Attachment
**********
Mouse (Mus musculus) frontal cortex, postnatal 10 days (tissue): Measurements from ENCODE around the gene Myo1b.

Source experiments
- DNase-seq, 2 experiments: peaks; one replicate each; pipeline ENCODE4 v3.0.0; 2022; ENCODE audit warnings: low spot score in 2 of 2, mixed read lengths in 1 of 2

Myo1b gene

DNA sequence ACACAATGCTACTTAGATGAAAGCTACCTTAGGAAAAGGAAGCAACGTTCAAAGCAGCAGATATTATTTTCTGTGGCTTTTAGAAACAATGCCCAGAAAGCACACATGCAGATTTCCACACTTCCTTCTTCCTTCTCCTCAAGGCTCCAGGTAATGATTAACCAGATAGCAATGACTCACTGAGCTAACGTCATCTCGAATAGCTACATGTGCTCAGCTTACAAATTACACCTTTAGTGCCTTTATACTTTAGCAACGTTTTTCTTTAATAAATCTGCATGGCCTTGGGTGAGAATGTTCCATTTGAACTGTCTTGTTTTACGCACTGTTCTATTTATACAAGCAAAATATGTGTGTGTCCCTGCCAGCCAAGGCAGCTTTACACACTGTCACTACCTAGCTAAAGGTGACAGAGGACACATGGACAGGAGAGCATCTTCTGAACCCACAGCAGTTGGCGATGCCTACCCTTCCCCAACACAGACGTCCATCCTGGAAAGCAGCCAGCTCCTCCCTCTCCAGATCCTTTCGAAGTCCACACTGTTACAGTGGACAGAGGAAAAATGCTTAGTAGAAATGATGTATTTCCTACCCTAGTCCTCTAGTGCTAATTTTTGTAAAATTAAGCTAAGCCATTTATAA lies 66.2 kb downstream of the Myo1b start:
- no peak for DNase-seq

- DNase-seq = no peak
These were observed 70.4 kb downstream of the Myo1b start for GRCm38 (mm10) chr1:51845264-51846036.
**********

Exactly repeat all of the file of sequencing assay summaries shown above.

Mouse (Mus musculus) frontal cortex, postnatal 10 days (tissue): Measurements from ENCODE around the gene Myo1b.

Source experiments
- DNase-seq, 2 experiments: peaks; one replicate each; pipeline ENCODE4 v3.0.0; 2022; ENCODE audit warnings: low spot score in 2 of 2, mixed read lengths in 1 of 2

Myo1b gene

DNA sequence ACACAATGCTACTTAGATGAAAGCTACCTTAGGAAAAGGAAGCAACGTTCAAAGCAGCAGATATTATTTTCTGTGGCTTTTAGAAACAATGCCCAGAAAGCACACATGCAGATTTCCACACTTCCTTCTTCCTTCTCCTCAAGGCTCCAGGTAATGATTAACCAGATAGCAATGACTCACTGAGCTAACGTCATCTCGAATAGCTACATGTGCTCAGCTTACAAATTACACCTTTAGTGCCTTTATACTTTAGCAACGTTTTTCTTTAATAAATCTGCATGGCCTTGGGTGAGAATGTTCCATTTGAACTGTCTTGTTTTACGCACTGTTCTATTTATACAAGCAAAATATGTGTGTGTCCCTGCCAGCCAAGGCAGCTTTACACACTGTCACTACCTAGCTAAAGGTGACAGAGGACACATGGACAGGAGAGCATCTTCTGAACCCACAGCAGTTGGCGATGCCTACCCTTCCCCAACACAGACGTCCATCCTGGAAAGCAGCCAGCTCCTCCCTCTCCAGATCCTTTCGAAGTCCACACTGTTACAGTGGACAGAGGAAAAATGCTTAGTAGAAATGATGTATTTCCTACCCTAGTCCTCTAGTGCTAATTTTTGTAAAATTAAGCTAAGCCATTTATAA lies 66.2 kb downstream of the Myo1b start:
- no peak for DNase-seq

- DNase-seq = no peak
These were observed 70.4 kb downstream of the Myo1b start for GRCm38 (mm10) chr1:51845264-51846036.